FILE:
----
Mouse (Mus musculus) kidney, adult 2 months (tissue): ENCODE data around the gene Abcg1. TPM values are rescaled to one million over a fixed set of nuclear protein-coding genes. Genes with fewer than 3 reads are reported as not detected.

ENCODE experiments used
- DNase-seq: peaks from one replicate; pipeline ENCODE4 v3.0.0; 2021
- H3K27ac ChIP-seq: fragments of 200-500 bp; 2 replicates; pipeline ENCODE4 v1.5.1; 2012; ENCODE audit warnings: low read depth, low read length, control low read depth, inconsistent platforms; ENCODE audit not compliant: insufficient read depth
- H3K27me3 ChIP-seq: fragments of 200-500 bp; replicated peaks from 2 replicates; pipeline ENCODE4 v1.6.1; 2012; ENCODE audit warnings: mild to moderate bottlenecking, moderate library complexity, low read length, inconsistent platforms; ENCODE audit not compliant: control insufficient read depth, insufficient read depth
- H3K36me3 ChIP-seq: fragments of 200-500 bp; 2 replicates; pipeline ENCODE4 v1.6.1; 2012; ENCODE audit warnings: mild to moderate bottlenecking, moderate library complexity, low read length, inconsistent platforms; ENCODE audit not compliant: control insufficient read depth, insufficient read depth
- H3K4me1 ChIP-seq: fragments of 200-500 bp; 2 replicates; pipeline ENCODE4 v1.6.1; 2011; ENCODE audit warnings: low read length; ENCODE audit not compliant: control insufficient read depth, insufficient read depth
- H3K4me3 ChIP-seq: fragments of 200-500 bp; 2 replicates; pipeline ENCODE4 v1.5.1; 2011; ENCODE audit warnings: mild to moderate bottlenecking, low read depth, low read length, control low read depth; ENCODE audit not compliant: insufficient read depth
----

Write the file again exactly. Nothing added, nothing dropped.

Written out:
Mouse (Mus musculus) kidney, adult 2 months (tissue): ENCODE data around the gene Abcg1. TPM values are rescaled to one million over a fixed set of nuclear protein-coding genes. Genes with fewer than 3 reads are reported as not detected.

ENCODE experiments used
- DNase-seq: peaks from one replicate; pipeline ENCODE4 v3.0.0; 2021
- H3K27ac ChIP-seq: fragments of 200-500 bp; 2 replicates; pipeline ENCODE4 v1.5.1; 2012; ENCODE audit warnings: low read depth, low read length, control low read depth, inconsistent platforms; ENCODE audit not compliant: insufficient read depth
- H3K27me3 ChIP-seq: fragments of 200-500 bp; replicated peaks from 2 replicates; pipeline ENCODE4 v1.6.1; 2012; ENCODE audit warnings: mild to moderate bottlenecking, moderate library complexity, low read length, inconsistent platforms; ENCODE audit not compliant: control insufficient read depth, insufficient read depth
- H3K36me3 ChIP-seq: fragments of 200-500 bp; 2 replicates; pipeline ENCODE4 v1.6.1; 2012; ENCODE audit warnings: mild to moderate bottlenecking, moderate library complexity, low read length, inconsistent platforms; ENCODE audit not compliant: control insufficient read depth, insufficient read depth
- H3K4me1 ChIP-seq: fragments of 200-500 bp; 2 replicates; pipeline ENCODE4 v1.6.1; 2011; ENCODE audit warnings: low read length; ENCODE audit not compliant: control insufficient read depth, insufficient read depth
- H3K4me3 ChIP-seq: fragments of 200-500 bp; 2 replicates; pipeline ENCODE4 v1.5.1; 2011; ENCODE audit warnings: mild to moderate bottlenecking, low read depth, low read length, control low read depth; ENCODE audit not compliant: insufficient read depth